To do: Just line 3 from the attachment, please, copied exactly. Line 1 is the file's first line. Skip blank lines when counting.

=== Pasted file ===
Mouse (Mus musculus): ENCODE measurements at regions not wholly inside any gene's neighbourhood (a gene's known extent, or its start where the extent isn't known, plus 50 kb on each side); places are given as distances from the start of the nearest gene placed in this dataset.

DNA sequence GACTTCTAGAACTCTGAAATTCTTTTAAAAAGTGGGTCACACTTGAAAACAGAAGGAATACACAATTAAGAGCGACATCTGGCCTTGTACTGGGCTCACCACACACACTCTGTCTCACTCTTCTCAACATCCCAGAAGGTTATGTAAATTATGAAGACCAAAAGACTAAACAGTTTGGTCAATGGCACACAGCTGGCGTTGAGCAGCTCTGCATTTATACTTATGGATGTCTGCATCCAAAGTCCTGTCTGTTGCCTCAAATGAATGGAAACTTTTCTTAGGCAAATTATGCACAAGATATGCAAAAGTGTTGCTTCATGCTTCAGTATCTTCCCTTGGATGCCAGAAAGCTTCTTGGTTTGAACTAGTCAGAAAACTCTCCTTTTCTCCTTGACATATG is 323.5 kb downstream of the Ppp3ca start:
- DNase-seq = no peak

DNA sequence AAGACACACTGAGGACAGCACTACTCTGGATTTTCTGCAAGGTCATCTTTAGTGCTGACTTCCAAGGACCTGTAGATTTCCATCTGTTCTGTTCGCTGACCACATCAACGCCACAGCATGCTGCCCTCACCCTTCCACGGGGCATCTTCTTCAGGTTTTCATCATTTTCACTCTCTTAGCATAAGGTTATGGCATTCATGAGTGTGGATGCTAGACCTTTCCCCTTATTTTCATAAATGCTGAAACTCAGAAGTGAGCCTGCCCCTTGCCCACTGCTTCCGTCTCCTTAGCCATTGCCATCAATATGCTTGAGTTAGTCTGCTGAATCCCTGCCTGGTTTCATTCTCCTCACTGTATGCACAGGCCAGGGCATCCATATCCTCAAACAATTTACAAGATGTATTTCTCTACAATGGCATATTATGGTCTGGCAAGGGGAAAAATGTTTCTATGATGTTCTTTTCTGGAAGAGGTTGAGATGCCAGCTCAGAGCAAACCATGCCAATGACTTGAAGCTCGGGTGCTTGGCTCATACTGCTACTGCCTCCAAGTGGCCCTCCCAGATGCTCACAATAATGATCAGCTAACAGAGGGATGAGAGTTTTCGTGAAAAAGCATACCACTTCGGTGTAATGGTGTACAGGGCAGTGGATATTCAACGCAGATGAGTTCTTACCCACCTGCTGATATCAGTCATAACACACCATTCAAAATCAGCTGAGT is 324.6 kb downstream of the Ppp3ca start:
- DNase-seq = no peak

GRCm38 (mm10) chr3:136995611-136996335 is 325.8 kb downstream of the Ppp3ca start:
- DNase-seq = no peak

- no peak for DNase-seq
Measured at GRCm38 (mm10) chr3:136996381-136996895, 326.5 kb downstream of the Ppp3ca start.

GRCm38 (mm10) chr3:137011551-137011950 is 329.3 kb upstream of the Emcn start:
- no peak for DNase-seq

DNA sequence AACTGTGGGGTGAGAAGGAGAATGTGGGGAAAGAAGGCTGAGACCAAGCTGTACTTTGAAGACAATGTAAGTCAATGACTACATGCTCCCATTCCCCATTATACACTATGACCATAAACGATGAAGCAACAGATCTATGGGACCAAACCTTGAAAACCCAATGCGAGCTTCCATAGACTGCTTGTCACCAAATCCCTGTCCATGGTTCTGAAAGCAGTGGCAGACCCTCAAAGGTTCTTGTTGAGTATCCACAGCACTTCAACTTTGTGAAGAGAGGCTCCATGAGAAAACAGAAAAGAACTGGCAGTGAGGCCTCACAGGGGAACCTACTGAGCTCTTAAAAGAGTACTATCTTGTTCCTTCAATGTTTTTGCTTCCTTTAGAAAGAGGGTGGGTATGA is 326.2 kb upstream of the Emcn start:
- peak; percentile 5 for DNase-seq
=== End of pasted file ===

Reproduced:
- DNase-seq = no peak